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I grew up in a foodie family of three. My mom, my dad and me; three peas, one pod. At breakfast , we’d discuss what to have for lunch, and while eating lunch it was always … “Hmmm, did you see that little Mexican place near our hotel? The concierge said it’s a great, hidden locals spot. Maybe we should go there.” On vacations, our days were planned around finding the best food the city had to offer be it a five star restaurant or a tiny fish hut on the beach.
Even went we weren’t on vaca we ate out a lot. I grew up in Lake Tahoe and the night life in a mountain town with one stop light is not quite crackalackin’ so restaurants are one of the only social places open past 6pm. Also, my parents, who owned a business together, worked so hard during tourist season that the last thing my mom wanted to do after a 12 hour day was cook!
Now that I’m an adult (so I’m told), I usually travel without M&D, but I always spend the time to find the perfect place for BLD … breakfast, lunch, and dinner. In the fall of last year, I flew to Seattle to attend the International Food Blogger Conference (IFBC) on behalf of POM Wonderful. It was an enlightening, inspiring weekend that definitely deserves a post unto itself and I hope to write sooner than later.
But first, a review of my most memorable meal in Seattle at Etta’s Seafood. It was the last day of the conference and I was back at my hotel (The Grand Hyatt, excellent room, value and location) by 5pm. This was the first chance I had to take a stroll through the city then high-tail it down to Pike’s Place Market . But, in true Jones family fashion, I took 20 minutes to get online and google “best seafood restaurants in Seattle.” Now, you have to sift through the touristy spots that pay for play on google search. And PLEASE almost never ask the concierge at a big brand hotel where to eat because while they may be nice, the chances of them dishing on the best local eateries around is none to none.
The best way to find great places to eat while traveling is to read reviews written by foodies who pay to eat and write about it for free. I use Fodor’s and Tripadvisor and I also google local food blogs. I’ll use Yelp on occasion, but I find the reviews to be a little unreliable.
When I walked in to Etta’s I asked for a table for one. Ah, the awkward table for one. I’ve never found it awkward actually. I learned to be comfortable dining alone at age 12 at figure skating camp in Lake Arrowhead. I didn’t find the cafeteria food very satiating after many hours of hurling myself through the air on a sheet of ice, so, I took the local bus into town and after one basket of warm, salty tortilla chips, I didn’t care a smidgen that no one else was eating them with me.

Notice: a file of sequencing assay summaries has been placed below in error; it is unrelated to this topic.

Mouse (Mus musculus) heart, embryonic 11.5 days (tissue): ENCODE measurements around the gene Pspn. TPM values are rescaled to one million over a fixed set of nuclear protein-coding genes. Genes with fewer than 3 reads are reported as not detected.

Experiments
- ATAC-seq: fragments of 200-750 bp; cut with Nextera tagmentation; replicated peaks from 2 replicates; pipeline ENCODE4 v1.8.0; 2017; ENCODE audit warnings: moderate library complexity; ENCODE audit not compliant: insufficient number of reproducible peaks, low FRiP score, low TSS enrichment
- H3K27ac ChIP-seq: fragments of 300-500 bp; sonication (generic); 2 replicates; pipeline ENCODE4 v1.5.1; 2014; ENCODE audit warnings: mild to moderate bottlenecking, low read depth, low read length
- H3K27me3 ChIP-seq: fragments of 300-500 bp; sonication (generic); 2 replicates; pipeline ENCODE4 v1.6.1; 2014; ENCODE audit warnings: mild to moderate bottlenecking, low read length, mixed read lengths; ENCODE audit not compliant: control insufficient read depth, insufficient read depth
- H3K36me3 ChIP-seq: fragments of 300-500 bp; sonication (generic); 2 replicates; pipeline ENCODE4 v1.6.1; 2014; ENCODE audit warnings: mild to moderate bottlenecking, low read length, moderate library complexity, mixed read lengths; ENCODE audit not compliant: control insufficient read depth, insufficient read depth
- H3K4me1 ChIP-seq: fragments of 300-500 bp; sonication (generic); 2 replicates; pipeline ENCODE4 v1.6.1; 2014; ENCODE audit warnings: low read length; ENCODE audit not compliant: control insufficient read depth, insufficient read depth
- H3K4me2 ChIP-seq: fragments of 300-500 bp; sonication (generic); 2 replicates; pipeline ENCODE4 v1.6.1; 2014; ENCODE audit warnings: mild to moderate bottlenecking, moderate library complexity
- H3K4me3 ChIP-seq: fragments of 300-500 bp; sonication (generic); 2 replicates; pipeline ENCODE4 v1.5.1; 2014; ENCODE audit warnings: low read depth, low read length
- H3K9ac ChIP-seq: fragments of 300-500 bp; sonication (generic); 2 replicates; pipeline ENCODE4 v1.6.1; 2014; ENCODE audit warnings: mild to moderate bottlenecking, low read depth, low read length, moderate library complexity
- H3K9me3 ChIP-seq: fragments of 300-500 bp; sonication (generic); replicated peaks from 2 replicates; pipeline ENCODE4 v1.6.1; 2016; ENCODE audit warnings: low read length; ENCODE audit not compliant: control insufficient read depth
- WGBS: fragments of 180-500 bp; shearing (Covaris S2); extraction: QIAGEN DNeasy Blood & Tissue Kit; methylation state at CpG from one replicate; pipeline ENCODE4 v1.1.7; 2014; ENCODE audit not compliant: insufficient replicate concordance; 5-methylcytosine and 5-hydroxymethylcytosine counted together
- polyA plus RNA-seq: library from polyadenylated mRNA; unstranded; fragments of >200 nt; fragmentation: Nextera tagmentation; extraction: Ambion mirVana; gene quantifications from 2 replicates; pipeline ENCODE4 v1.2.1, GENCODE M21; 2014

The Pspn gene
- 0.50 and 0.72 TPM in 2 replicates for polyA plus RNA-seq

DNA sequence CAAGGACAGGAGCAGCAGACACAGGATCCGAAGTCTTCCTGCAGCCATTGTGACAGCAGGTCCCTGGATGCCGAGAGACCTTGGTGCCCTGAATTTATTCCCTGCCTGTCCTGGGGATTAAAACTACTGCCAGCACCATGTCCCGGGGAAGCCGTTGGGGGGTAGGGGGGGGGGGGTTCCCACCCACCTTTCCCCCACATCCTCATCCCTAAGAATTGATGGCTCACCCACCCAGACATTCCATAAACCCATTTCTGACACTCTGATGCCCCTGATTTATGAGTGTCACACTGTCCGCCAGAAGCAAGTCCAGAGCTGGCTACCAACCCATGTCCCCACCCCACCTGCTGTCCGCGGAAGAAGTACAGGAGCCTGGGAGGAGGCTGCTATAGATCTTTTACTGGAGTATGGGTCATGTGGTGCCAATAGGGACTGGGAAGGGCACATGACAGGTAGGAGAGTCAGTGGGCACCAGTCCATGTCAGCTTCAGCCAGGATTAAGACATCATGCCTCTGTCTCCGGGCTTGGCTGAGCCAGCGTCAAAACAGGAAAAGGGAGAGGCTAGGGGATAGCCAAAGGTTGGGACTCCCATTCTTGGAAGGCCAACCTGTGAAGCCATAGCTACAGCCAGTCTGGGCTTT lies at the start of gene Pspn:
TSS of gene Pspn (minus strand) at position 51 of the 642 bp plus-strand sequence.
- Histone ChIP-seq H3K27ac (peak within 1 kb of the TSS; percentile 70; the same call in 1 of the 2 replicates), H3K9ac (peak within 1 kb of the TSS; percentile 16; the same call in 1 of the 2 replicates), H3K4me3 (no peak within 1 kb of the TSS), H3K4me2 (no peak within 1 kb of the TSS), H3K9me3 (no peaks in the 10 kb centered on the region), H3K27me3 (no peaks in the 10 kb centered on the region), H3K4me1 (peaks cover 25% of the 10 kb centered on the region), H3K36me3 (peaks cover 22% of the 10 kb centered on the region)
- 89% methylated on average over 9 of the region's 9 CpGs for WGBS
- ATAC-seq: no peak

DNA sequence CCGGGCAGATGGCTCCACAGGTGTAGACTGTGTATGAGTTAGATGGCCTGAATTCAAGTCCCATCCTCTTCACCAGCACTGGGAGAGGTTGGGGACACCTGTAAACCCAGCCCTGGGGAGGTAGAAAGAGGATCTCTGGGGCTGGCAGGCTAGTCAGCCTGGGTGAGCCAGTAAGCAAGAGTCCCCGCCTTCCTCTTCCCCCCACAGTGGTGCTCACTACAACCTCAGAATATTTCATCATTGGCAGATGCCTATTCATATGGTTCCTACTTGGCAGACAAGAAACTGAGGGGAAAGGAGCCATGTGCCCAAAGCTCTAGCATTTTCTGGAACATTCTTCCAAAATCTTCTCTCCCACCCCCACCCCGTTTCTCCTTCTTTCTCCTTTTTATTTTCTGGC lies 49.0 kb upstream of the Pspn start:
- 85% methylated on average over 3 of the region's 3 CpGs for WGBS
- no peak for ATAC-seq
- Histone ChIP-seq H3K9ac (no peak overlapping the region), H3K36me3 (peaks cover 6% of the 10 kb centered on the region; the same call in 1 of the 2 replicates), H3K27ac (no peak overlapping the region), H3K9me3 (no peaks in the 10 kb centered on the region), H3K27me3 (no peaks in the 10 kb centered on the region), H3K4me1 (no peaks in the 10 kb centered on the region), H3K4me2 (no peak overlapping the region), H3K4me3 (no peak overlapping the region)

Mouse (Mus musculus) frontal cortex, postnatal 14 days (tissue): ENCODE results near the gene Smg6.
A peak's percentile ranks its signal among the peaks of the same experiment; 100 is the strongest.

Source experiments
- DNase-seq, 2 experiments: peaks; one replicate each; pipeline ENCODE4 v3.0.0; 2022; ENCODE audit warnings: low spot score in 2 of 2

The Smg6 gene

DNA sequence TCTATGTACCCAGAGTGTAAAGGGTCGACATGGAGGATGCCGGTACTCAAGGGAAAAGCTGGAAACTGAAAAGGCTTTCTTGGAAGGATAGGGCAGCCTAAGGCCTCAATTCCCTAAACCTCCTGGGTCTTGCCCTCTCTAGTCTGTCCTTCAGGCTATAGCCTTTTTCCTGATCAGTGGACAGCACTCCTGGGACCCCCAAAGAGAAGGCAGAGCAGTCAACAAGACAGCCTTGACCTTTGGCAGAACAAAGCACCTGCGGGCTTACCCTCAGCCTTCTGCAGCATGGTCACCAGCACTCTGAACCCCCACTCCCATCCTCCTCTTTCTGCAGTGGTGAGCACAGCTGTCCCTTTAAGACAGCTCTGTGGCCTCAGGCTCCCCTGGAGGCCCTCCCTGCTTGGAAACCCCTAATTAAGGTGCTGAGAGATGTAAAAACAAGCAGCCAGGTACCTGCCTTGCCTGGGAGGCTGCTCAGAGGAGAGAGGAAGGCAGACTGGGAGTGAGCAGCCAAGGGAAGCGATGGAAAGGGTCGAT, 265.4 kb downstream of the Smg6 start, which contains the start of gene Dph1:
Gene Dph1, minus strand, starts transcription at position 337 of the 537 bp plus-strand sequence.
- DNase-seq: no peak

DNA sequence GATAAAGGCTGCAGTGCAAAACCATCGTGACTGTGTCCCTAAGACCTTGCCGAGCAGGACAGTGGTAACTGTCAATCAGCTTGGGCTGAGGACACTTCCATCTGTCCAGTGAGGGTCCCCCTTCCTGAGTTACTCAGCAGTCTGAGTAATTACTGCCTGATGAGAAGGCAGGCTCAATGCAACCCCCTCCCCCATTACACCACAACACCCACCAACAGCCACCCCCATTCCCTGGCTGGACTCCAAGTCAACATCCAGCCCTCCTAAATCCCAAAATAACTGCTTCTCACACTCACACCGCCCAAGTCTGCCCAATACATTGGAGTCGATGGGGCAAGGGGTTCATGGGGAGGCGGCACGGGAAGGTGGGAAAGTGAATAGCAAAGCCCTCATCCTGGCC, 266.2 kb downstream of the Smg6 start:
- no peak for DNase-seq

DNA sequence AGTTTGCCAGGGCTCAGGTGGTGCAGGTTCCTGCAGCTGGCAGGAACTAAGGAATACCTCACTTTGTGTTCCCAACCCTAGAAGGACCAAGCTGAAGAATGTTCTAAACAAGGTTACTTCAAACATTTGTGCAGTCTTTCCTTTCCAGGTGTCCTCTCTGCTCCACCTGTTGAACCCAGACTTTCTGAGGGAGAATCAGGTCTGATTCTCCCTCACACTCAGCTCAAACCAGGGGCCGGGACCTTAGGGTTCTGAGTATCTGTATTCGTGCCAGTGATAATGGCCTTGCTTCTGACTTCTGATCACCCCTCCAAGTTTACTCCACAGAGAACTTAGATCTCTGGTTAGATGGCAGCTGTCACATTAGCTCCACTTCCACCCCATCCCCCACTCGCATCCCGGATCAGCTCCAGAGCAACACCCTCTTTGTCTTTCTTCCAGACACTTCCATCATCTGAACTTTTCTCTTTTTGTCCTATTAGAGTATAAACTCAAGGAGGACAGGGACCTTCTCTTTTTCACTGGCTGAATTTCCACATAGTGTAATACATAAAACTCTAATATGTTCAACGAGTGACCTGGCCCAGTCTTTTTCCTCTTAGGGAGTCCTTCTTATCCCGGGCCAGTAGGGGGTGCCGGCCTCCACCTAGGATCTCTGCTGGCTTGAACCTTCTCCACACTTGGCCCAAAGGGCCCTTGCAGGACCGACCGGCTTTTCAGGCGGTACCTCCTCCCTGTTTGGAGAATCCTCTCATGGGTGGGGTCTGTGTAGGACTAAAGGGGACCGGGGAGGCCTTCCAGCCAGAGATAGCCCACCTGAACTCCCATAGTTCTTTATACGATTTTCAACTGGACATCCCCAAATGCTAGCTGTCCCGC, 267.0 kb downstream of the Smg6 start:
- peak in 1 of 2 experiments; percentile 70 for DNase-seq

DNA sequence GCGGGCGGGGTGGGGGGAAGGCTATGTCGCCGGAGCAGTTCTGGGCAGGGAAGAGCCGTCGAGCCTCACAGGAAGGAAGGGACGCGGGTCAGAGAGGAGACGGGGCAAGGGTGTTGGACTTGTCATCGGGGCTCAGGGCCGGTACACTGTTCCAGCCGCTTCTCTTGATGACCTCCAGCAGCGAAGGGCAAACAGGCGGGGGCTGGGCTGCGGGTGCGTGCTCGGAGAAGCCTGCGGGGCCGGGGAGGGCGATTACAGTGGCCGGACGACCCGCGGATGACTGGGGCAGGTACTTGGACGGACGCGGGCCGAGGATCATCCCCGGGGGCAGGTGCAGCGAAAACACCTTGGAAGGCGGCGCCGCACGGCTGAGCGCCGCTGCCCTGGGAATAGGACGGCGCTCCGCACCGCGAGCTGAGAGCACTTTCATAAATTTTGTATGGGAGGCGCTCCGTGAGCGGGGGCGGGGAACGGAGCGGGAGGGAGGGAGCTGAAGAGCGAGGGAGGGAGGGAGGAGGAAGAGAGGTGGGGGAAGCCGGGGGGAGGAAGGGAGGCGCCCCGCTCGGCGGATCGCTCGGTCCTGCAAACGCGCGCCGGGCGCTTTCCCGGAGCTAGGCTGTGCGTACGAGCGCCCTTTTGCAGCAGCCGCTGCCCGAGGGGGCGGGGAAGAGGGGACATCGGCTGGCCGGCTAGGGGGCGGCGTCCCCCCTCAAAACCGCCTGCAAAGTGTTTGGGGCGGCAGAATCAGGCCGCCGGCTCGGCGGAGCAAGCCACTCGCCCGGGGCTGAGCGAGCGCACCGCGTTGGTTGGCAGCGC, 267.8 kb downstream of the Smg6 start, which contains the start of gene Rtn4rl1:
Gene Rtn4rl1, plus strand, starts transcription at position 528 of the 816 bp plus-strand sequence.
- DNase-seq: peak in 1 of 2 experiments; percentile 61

Anyway, the hostess at Etta’s asked if I’d wanted to sit at the bar, clearly since I was solo. “Nope, that table right by the window please,” I told her. It was a table for four. I’ve been a waitress so I know restaurants don’t love seating singles at the best tables, but it was early and I wanted to use the magic hour light to take pictures. Inspiration was bubbling inside me after experiencing Penny de los Santos, an award winning documentary photographer who shared her time with us over the weekend at IFBC.
Photo By Penny De Los Santos at IFBC
Another one of the most memorable and poignant takeaways from the conference was presented by Kathleen Flinn, author of The Sharper the Knife the Less You Cry . “Write with all five senses,” she said. Taste, touch, sight, sound and smell. We FORGET this. There is so much more to an eating experience than just tasting the food, seeing the food and smelling the food. Texture (touch) and sound are also important when describing a foodie experience in words. Think of the way peanut brittle snaps or how rubbery boba balls bounce, slip and slide in your mouth. All of our senses come into play when we eat and that’s what makes food and cooking the only art that uses all five senses.
To celebrate POM’s successful weekend at the conference I ordered a glass of Sauvignon Blanc. Oh let’s be honest, I normally order wine with dinner to celebrate … life?! I love the way a freshly poured glass looks almost as much as I enjoy drinking it. White wines especially really tug at my idyllic heart strings. By staring into a smooth, chilled goblet, I can easily transport my mind’s eye to a luxurious yacht, enjoying a fabulous cheese and fruit platter or relaxing in the warm sun on a vineyard in Santa Barbara. Ah yes, I love the good life and I love a slightly dry, slightly citrus forward glass of vino. When my pleasure vessel arrived, the stem of the glass was cool, slender and hard in my hand. I swirled to coat the glass with one paper-thin layer of liquid. Mmmmm, sip, “Crisp with a glance of apricot and honey,” I thought.